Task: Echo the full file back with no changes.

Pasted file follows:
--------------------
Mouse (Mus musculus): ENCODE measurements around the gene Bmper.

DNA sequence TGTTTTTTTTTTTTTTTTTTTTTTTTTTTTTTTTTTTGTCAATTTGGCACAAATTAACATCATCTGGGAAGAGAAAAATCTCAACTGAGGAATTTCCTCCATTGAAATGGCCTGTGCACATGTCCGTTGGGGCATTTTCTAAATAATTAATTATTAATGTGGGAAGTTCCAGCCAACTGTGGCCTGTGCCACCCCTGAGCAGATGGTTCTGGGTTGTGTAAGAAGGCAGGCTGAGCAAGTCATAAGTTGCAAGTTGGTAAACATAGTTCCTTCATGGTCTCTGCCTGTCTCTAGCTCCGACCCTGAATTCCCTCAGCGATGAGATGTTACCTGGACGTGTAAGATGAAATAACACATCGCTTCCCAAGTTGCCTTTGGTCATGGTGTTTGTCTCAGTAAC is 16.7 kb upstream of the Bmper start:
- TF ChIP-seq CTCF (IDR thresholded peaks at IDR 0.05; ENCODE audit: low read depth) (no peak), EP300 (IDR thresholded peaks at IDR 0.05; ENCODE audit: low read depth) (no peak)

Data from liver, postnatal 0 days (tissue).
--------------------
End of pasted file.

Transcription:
Mouse (Mus musculus): ENCODE measurements around the gene Bmper.

DNA sequence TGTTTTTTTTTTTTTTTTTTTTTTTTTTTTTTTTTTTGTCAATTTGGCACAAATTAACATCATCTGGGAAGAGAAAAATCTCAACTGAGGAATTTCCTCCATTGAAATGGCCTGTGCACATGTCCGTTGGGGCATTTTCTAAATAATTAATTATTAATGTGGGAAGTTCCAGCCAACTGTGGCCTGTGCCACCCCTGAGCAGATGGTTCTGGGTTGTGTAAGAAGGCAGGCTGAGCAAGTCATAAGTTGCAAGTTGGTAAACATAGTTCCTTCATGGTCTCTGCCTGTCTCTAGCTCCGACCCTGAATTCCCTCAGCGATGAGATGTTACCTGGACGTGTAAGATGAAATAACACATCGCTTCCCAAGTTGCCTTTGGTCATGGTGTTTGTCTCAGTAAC is 16.7 kb upstream of the Bmper start:
- TF ChIP-seq CTCF (IDR thresholded peaks at IDR 0.05; ENCODE audit: low read depth) (no peak), EP300 (IDR thresholded peaks at IDR 0.05; ENCODE audit: low read depth) (no peak)

Data from liver, postnatal 0 days (tissue).